A short walk off the street through a crowded but quiet neighborhood is the Catholic Church of the Wedding Feast overseen by the Franciscans. The small ornate church features a large mural above the main altar depicting Jesus instructing the wedding staff about what to do with the cisterns full of water. The wooden altar itself is intricately carved with grape vines.

Venturing deeper into Galilee, pilgrims will get their first glimpse of the Sea of Galilee as a broad vista of the fertile valley unfolds below. The region is peppered with ancient ruins of Jewish synagogues and long-lost villages that continue to yield significant archaeological finds, leading to new understanding about life in the region extending back several millennia.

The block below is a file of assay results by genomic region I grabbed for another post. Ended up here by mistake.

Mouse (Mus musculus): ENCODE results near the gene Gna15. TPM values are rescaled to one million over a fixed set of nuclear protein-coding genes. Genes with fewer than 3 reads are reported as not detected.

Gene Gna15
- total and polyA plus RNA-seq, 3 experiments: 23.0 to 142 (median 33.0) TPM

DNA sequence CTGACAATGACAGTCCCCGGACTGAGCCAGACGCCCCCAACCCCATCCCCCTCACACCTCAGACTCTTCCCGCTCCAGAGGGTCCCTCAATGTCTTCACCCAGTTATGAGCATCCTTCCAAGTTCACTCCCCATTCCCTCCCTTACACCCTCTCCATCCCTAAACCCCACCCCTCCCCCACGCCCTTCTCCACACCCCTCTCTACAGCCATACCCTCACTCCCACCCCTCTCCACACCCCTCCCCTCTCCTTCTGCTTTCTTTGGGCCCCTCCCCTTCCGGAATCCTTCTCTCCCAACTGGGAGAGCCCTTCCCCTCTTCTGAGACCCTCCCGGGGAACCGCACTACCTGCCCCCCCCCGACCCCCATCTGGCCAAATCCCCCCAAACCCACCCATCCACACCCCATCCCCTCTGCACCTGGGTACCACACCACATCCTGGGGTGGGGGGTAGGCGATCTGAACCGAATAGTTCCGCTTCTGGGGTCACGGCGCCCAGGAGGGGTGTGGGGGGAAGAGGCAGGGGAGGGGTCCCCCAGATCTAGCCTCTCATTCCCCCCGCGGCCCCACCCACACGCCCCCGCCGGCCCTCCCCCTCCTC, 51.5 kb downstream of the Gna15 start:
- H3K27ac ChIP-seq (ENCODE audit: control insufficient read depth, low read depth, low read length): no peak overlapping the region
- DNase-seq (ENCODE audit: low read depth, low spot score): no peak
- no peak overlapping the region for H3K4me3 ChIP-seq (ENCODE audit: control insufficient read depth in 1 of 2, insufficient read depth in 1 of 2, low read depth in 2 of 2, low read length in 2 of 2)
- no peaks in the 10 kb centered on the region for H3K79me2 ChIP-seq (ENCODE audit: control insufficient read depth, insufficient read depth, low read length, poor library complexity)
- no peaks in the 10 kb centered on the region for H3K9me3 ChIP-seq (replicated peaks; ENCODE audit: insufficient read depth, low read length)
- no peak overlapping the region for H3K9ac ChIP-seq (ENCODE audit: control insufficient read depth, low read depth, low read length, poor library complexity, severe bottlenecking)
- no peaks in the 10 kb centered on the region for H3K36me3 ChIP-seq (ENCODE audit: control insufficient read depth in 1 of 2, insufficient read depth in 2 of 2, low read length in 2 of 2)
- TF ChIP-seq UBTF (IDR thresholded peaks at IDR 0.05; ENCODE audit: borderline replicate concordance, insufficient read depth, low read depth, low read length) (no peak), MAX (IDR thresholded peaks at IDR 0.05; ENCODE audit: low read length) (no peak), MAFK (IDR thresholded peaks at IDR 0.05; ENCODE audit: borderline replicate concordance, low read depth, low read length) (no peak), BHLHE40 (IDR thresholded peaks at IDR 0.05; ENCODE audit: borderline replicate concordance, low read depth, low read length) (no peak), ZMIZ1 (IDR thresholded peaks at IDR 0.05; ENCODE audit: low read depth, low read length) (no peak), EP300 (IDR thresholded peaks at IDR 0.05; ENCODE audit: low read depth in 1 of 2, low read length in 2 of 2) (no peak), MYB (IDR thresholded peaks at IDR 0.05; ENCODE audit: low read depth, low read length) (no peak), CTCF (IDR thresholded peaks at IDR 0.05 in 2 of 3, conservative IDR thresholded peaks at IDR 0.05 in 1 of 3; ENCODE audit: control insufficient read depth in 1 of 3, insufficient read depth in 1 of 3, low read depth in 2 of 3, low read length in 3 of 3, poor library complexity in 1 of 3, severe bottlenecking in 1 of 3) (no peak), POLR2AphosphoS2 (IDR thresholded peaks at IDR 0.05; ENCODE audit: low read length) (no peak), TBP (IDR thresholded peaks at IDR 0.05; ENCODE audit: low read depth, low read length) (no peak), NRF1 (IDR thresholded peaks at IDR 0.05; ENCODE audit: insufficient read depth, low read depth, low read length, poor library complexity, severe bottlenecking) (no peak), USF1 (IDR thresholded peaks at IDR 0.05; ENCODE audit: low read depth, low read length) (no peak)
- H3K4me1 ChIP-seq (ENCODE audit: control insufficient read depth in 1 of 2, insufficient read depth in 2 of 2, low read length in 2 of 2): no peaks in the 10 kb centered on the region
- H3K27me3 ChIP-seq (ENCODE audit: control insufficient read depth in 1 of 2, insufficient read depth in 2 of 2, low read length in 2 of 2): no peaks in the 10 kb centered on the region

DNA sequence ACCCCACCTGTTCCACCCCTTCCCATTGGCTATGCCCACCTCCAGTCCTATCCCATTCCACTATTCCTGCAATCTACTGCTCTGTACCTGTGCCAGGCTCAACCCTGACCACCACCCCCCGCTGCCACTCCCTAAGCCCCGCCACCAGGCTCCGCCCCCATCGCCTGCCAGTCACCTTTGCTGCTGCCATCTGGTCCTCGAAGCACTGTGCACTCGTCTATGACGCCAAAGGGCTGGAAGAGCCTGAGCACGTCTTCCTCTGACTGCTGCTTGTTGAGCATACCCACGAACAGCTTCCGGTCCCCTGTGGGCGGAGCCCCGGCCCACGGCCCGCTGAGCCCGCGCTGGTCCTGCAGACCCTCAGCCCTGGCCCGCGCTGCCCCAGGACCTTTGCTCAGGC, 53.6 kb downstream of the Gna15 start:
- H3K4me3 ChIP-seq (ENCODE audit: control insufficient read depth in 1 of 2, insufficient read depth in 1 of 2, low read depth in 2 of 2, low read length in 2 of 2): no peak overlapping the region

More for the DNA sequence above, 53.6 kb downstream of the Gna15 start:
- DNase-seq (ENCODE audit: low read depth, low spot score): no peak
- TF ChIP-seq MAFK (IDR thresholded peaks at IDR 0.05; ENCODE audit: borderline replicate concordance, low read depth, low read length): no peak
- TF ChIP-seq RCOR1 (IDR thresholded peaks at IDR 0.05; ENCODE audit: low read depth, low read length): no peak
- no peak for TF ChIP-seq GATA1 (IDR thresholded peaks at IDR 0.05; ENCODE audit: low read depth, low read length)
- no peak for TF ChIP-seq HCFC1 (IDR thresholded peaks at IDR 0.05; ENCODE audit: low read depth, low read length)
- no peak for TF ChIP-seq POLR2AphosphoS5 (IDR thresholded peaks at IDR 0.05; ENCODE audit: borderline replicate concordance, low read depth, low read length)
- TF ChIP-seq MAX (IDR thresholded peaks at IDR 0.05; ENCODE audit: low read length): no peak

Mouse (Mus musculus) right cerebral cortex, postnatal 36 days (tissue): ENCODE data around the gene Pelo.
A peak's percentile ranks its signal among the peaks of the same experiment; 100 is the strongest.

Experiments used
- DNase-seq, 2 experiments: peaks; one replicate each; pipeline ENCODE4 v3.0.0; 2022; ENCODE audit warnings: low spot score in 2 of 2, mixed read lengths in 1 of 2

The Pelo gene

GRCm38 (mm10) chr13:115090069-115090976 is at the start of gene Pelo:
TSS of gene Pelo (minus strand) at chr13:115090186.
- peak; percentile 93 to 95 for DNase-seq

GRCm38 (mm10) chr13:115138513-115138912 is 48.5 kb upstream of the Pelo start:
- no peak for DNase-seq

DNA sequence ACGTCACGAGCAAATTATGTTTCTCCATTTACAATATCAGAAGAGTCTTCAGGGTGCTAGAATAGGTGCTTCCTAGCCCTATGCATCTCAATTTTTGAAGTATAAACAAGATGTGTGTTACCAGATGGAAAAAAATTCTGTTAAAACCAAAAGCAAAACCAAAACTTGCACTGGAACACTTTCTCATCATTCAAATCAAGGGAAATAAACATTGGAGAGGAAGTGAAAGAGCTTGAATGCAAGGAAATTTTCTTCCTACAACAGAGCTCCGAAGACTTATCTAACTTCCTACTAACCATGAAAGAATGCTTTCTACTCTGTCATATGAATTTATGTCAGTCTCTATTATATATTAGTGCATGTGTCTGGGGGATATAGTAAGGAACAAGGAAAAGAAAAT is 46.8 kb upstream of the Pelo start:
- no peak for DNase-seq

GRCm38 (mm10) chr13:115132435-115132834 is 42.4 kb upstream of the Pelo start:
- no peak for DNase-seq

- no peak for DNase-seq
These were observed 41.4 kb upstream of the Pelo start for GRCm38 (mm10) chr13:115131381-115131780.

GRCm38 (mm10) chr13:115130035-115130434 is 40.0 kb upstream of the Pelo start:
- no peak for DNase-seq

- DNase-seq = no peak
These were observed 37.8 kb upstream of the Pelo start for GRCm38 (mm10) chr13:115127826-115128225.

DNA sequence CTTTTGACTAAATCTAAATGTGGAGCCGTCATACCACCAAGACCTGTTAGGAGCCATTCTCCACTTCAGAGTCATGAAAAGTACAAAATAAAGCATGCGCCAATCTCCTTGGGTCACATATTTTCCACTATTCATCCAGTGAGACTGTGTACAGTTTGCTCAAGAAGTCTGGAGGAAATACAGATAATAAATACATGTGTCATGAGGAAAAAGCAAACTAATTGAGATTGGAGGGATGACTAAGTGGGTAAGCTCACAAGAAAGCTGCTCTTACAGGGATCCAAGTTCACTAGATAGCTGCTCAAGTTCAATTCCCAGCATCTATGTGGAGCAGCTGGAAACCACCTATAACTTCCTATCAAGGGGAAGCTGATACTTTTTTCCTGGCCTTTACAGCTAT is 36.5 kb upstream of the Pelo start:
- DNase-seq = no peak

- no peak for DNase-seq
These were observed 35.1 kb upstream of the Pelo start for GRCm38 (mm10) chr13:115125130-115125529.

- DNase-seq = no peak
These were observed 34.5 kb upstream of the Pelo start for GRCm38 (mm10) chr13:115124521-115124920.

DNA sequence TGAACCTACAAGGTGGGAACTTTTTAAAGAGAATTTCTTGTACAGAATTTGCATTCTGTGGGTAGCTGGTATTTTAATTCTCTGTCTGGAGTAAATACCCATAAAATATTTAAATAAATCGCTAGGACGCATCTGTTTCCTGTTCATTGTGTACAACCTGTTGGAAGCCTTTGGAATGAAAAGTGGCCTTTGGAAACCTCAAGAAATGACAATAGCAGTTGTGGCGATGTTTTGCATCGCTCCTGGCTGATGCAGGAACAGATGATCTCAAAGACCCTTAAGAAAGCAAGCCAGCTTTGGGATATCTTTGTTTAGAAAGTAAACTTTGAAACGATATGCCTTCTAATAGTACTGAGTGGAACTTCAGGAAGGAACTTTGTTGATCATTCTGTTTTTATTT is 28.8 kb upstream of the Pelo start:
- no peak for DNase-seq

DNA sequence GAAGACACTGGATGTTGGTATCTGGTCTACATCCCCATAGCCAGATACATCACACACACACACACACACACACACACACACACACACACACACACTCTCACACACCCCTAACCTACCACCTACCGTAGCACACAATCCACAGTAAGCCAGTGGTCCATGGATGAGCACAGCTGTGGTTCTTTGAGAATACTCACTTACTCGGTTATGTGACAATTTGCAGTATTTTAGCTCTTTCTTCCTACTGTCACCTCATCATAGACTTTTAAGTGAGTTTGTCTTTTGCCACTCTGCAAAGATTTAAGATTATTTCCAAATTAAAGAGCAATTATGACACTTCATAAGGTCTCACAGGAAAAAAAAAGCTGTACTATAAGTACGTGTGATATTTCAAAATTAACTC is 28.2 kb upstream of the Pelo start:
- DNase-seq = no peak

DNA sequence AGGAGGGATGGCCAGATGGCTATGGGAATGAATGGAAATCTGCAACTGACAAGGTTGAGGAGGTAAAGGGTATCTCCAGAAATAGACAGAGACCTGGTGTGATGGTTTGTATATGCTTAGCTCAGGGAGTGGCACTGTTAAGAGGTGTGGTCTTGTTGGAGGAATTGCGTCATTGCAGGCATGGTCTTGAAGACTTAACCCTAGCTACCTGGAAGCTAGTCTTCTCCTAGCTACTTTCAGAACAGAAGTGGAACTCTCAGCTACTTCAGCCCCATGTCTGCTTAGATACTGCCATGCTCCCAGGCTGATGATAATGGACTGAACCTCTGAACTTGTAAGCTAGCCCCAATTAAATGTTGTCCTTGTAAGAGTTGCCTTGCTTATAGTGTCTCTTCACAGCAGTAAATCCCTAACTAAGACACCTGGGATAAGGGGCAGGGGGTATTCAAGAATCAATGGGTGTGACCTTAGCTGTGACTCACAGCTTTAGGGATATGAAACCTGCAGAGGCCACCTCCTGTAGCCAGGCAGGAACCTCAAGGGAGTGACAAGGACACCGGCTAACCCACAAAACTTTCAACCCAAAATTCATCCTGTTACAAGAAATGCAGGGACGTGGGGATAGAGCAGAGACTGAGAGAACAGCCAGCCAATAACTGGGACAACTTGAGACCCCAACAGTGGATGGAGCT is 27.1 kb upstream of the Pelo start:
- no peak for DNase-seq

A simple meal of fish and potatoes is served up at a restaurant on the shore of the Sea of Galilee. (CNS photo/Bob Mullen)

The road eventually reaches the edge of the Sea of Galilee, which was teeming at one time with scores of Jewish settlements. Traveling northward along the seafront road, visitors will pass several kibbutzim, part of a movement established in the early 20th century to promote collectivism and Zionism. Originally the kibbutz were agriculturally based, but have evolved over the decades into commercial ventures encompassing various industries to take advantage of tourism and modern technology.

One, Kibbutz Ginosar, is home to a fishing boat that was discovered in 1986 buried under layers of mud on the edge of the sea. Carbon dating placed the small boat in the time of Christ. Its remnants — known as the “Jesus boat” — are on display in a small museum that uses video technology to tell the story of its discovery and preservation.